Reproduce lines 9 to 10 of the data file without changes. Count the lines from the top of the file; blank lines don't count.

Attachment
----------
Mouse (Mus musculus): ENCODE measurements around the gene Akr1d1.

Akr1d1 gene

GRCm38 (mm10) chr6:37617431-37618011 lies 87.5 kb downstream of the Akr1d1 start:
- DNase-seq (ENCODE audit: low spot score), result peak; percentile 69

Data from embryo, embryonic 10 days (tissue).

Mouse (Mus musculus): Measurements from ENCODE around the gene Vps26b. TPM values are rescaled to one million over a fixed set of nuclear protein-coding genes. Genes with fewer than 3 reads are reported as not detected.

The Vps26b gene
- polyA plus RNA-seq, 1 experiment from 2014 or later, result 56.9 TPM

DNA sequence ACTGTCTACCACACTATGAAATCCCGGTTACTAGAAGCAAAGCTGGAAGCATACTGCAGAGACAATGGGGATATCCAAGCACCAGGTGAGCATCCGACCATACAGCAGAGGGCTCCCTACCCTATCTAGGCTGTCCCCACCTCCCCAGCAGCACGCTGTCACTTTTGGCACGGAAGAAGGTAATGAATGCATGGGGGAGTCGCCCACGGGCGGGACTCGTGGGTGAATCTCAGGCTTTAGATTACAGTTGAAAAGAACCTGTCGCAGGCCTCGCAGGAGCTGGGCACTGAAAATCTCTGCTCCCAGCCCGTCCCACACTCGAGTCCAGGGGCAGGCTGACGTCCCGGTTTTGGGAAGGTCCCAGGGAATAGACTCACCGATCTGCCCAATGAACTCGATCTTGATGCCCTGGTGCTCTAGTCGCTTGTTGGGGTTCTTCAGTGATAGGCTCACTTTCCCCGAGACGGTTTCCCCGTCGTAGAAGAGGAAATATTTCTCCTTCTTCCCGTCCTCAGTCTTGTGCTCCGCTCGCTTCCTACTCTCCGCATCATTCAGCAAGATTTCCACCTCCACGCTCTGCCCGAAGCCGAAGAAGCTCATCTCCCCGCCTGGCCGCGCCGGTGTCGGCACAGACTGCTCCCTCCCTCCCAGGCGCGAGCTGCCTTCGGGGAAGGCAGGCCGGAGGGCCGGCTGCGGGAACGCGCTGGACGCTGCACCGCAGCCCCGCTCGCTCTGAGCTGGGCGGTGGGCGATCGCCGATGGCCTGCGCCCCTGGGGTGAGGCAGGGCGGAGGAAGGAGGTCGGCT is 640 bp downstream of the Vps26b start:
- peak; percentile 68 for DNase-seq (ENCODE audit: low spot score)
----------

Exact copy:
DNA sequence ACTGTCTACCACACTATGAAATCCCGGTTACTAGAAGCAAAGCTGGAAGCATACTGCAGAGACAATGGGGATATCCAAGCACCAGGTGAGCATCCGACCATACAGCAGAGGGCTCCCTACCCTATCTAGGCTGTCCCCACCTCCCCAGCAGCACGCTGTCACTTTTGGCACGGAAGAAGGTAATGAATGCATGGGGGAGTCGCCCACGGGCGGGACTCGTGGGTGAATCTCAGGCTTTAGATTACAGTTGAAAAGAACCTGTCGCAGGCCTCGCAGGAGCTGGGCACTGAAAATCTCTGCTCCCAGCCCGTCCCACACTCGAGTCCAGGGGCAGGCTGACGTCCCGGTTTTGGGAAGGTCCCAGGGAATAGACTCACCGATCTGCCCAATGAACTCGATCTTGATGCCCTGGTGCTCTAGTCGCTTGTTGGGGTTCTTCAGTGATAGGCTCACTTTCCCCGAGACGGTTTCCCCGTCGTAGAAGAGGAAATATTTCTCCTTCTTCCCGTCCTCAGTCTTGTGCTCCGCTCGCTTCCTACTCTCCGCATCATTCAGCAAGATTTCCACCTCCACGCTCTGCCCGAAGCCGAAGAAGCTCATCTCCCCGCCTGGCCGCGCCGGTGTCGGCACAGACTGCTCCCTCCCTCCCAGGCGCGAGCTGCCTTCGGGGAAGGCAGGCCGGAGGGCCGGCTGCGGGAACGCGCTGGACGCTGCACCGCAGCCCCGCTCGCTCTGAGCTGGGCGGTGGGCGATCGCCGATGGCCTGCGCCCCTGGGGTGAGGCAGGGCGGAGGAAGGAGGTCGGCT is 640 bp downstream of the Vps26b start:
- peak; percentile 68 for DNase-seq (ENCODE audit: low spot score)